Benefits of Busy


Zoe Jethani, Staff Writer

Most high school students willingly admit that they are too busy, but yet they wouldn’t change a thing. Today, teenagers are involved in many activities and extracurriculars, which often create hectic lifestyles but are necessary for growth. Despite arguments emphasizing its weaknesses, being busy teaches students good time management, better prepares them for college, and also provides them with friends and communities.

Many argue that students are too busy because they are not getting at least 8 hours of sleep each night. With school, sports, practices, and homework, students have a lot to juggle. This is where time management comes in. Such time-demanding daily routines require key time management skills, such as the ability to prioritize. Instead of seeing busy lifestyles as negative, teenagers should view their schedules as preparation for their futures.

According to Mountain Heights Academy, students who add activities into their busy schedules end up improving their time management: “The student who is busy with coursework but also needs to balance two other extracurricular activities is more likely to plan out time dedicated to each activity and less likely to procrastinate during downtime.” Time management is an important life skill that should be developed early on. For the rest of their lives, kids will have multiple things to complete each day, whether in college or when they are married with a family. It is a necessity to be able to prioritize responsibilities and be aware of scheduling in order to complete necessary tasks. High school students are able to learn time management at an early stage through their packed schedules. 

In high school, many are also preparing for their lives in college, which means keeping up GPAs and staying involved in activities. Today more than ever, colleges are looking for students with multiple interests and who are thoroughly involved at their high schools. Jeff Ludovici, an education consultant, says that students should be striving to stand out among the thousands applying to colleges each year. Ludovici says, “Students who attend classes and do limited things, like just sports, make themselves unidimensional and will not stand out in comparison to students who have diverse interests in the arts, technology, humanistic efforts, or otherwise show their creativity and innovation.”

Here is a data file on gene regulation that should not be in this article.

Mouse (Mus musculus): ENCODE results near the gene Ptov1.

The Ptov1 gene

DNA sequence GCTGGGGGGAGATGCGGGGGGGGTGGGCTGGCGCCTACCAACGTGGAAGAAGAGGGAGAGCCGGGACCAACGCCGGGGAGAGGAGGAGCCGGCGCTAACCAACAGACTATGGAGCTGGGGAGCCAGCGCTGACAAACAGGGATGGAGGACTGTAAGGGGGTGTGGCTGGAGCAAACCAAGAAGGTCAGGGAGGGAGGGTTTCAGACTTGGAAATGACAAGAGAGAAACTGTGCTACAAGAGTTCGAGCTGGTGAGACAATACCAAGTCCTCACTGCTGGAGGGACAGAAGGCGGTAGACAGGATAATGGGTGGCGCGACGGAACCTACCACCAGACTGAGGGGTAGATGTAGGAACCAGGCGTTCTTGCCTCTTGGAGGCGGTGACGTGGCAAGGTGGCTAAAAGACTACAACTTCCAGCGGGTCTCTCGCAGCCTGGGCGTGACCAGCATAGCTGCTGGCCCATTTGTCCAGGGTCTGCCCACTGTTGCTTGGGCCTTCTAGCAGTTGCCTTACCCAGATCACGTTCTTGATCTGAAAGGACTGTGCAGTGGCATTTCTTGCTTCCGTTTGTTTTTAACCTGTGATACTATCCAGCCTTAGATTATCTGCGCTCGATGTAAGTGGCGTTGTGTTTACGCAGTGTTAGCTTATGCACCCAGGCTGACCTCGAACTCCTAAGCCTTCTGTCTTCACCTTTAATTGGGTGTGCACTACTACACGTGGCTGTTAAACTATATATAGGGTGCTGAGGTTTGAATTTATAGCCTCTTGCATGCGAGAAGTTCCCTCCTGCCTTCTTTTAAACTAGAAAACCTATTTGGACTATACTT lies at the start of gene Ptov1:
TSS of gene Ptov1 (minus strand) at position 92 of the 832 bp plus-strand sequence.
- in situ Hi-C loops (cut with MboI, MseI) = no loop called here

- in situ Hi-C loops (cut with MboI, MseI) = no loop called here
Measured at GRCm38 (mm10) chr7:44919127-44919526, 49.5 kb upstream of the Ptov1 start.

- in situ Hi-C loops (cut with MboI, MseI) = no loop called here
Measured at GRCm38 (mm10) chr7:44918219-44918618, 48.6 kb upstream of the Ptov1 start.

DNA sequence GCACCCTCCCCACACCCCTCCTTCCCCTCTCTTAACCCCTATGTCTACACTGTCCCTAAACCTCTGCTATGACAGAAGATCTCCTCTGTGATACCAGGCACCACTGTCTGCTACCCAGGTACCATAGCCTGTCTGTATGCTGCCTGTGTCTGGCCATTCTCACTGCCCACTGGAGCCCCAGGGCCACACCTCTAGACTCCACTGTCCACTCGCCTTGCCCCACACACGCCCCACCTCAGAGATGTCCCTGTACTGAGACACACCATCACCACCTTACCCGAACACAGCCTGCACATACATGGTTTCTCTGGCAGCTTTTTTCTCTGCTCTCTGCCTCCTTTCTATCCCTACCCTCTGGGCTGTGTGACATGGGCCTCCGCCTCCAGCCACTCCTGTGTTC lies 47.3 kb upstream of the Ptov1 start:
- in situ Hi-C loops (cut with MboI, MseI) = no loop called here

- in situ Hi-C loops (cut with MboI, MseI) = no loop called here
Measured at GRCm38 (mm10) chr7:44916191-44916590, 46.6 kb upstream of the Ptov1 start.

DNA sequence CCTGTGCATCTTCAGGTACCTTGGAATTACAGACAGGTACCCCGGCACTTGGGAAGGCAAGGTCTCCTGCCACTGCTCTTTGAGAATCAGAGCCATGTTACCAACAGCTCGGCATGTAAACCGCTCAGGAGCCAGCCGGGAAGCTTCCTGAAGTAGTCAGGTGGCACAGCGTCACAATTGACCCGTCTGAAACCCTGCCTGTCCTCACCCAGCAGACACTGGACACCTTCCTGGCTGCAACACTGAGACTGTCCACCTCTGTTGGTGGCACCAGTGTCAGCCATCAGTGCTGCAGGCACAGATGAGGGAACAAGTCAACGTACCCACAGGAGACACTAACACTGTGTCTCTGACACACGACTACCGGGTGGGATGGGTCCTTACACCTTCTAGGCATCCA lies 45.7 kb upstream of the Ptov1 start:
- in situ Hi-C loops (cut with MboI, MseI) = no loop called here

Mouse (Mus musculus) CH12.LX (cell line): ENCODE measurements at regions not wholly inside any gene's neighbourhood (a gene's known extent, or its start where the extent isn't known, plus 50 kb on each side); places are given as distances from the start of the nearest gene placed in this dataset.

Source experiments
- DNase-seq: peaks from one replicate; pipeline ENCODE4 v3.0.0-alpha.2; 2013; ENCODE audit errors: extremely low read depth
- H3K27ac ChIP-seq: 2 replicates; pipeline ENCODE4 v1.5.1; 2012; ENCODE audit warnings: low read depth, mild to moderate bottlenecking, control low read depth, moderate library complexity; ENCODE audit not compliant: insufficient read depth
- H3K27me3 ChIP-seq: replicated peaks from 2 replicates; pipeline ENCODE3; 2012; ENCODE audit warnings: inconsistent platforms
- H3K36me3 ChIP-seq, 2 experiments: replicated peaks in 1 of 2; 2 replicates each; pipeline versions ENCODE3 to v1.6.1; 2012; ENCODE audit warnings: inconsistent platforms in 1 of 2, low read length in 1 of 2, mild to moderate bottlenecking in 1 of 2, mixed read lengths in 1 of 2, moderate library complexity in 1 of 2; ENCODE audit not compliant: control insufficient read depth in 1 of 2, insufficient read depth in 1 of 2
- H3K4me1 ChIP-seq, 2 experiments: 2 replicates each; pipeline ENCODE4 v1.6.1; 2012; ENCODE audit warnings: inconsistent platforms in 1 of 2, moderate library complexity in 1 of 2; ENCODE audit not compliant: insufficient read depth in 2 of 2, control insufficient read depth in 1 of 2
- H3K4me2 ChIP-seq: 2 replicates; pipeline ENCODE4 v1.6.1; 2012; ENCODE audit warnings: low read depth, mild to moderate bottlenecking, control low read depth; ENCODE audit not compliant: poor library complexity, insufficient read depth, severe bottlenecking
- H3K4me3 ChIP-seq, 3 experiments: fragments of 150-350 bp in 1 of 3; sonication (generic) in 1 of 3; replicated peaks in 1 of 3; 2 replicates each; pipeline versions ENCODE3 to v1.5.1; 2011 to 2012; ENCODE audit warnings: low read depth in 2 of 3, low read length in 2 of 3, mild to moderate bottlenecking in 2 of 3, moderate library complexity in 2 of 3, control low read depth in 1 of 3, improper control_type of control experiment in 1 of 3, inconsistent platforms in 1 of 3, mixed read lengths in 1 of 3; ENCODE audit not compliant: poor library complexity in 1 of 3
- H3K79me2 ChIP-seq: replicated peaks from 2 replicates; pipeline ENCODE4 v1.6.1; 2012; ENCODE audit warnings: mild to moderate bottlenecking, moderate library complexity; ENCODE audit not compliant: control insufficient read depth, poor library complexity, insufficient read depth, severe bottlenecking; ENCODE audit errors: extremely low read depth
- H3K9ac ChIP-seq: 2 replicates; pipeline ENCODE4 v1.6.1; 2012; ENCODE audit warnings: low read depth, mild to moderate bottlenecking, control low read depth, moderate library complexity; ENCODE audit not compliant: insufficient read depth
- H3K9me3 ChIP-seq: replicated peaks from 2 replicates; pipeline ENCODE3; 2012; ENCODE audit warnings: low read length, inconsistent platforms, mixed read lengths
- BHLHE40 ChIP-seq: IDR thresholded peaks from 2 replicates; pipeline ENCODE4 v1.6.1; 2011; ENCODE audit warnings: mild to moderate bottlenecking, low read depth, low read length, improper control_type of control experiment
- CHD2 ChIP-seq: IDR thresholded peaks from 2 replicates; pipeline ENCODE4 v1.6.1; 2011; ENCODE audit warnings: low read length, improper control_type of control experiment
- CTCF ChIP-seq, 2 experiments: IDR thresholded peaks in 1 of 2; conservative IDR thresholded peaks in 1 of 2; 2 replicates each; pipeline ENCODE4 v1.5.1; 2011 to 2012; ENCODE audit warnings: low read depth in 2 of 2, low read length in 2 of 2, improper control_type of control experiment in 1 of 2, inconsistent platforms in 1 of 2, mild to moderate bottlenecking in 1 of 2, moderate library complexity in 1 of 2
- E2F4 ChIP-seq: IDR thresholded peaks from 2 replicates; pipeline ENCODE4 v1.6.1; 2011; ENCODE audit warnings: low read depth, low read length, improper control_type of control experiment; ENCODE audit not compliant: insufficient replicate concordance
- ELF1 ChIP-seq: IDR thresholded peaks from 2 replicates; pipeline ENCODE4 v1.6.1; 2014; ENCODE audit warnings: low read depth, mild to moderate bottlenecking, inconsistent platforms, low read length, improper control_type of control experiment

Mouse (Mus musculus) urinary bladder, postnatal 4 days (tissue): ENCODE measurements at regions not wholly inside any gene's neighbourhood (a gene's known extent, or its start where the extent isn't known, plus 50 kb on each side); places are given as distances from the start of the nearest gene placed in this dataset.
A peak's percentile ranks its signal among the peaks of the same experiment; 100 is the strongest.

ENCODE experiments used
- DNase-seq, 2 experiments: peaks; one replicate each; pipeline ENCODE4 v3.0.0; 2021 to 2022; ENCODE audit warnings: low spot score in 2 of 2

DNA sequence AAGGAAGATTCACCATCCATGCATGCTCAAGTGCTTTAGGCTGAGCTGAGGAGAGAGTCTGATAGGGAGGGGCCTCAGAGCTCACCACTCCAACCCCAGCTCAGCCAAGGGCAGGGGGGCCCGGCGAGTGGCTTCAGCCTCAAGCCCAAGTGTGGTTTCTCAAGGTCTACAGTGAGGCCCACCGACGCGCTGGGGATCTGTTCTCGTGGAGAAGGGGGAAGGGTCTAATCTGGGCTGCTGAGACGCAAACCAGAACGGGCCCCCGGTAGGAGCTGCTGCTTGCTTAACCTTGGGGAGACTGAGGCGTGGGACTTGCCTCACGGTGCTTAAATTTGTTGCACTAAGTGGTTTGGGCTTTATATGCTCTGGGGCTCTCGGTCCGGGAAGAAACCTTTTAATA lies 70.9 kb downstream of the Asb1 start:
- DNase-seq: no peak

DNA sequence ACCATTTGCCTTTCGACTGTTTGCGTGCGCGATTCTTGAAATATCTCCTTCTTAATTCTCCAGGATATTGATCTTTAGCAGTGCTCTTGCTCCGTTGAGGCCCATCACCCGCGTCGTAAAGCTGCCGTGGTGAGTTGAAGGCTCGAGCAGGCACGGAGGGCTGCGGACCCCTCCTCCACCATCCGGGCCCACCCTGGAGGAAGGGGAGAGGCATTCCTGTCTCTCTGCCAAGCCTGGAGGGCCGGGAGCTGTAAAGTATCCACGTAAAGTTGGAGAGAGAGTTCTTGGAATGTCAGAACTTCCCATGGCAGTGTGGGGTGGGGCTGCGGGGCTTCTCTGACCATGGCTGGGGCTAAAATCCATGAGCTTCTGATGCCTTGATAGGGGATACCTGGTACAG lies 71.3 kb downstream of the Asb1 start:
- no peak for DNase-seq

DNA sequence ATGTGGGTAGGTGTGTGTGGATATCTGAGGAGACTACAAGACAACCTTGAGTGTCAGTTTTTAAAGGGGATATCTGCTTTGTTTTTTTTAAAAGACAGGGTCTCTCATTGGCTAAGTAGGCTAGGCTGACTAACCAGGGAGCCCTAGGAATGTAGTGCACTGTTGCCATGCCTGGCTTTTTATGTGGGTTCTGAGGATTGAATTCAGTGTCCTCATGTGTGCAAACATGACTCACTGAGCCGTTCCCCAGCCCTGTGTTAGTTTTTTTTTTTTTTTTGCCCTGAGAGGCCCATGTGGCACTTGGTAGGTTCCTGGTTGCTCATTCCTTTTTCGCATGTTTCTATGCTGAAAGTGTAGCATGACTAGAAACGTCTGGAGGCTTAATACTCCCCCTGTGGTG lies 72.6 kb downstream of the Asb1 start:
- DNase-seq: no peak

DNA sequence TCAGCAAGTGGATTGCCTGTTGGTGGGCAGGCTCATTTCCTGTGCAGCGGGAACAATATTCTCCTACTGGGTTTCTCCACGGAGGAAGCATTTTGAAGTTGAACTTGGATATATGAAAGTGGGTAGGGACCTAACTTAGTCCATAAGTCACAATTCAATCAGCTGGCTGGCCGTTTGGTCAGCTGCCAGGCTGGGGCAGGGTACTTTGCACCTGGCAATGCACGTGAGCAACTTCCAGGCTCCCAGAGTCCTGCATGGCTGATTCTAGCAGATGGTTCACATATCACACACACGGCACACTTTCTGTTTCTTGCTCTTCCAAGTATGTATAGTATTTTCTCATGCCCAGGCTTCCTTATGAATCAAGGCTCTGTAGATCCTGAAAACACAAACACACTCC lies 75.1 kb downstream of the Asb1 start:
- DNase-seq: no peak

While this expectation definitely adds more pressure for students to pack their schedules, it proves how being involved with many different activities may pay off in the future. Extracurriculars are a huge factor for colleges throughout the application process; therefore, so are busy schedules. 

Finally, the things that make teenagers busy are the exact same things that make high school such a fun experience. Many students form communities and close friendships through their extracurriculars. Jill King, a senior at Wheaton Warrenville South High School, is involved with the school’s tennis and lacrosse teams. “My extracurriculars have allowed me to make many more friends and open myself up to new experiences and sports that I would have never pictured myself doing but have become a big part of my life,” says King, “My activities have taught me leadership, working with others, trying new things, and provided a community outside of academics.”

Another senior at WWS, Ashley Zima, admits that she is very busy, but says she wouldn’t take anything out of her high school experience. Zima states that her extracurriculars are “something I look forward to doing and something fun in the midst of the stress of high school.” 

For many, the pros of a busy schedule and being involved far outweigh the cons. Without busy schedules, many students would not be provided with the opportunity to learn skills that cannot be taught in a classroom. Being involved and constantly on the go is something that teenagers should get used to at a young age in order to prepare for life as an adult.